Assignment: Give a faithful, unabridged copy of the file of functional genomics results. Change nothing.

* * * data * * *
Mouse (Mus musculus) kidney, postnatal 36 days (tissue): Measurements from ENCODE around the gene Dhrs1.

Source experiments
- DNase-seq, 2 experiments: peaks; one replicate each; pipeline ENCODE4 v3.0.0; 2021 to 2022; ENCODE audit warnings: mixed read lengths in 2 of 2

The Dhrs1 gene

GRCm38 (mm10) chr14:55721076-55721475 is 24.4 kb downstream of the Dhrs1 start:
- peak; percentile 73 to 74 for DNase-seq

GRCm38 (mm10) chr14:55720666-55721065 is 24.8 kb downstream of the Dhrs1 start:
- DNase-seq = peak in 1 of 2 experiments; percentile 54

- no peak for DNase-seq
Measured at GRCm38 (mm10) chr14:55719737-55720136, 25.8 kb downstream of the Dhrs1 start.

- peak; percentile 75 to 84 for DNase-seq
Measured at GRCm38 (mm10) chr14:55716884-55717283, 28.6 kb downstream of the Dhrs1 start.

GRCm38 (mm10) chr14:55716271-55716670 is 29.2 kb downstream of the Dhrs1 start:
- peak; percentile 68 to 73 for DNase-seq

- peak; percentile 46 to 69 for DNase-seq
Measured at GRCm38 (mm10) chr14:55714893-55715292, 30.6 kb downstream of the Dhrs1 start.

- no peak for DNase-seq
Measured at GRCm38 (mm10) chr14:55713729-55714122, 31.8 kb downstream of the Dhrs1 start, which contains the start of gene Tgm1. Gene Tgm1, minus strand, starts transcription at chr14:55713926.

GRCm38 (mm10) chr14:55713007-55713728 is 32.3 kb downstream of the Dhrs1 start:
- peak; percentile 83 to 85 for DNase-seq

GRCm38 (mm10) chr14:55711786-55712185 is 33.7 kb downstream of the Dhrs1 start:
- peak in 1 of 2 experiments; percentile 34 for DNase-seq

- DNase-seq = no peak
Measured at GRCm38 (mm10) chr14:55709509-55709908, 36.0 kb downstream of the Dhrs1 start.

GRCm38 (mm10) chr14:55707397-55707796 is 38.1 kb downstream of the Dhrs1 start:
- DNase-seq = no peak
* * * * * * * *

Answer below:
Mouse (Mus musculus) kidney, postnatal 36 days (tissue): Measurements from ENCODE around the gene Dhrs1.

Source experiments
- DNase-seq, 2 experiments: peaks; one replicate each; pipeline ENCODE4 v3.0.0; 2021 to 2022; ENCODE audit warnings: mixed read lengths in 2 of 2

The Dhrs1 gene

GRCm38 (mm10) chr14:55721076-55721475 is 24.4 kb downstream of the Dhrs1 start:
- peak; percentile 73 to 74 for DNase-seq

GRCm38 (mm10) chr14:55720666-55721065 is 24.8 kb downstream of the Dhrs1 start:
- DNase-seq = peak in 1 of 2 experiments; percentile 54

- no peak for DNase-seq
Measured at GRCm38 (mm10) chr14:55719737-55720136, 25.8 kb downstream of the Dhrs1 start.

- peak; percentile 75 to 84 for DNase-seq
Measured at GRCm38 (mm10) chr14:55716884-55717283, 28.6 kb downstream of the Dhrs1 start.

GRCm38 (mm10) chr14:55716271-55716670 is 29.2 kb downstream of the Dhrs1 start:
- peak; percentile 68 to 73 for DNase-seq

- peak; percentile 46 to 69 for DNase-seq
Measured at GRCm38 (mm10) chr14:55714893-55715292, 30.6 kb downstream of the Dhrs1 start.

- no peak for DNase-seq
Measured at GRCm38 (mm10) chr14:55713729-55714122, 31.8 kb downstream of the Dhrs1 start, which contains the start of gene Tgm1. Gene Tgm1, minus strand, starts transcription at chr14:55713926.

GRCm38 (mm10) chr14:55713007-55713728 is 32.3 kb downstream of the Dhrs1 start:
- peak; percentile 83 to 85 for DNase-seq

GRCm38 (mm10) chr14:55711786-55712185 is 33.7 kb downstream of the Dhrs1 start:
- peak in 1 of 2 experiments; percentile 34 for DNase-seq

- DNase-seq = no peak
Measured at GRCm38 (mm10) chr14:55709509-55709908, 36.0 kb downstream of the Dhrs1 start.

GRCm38 (mm10) chr14:55707397-55707796 is 38.1 kb downstream of the Dhrs1 start:
- DNase-seq = no peak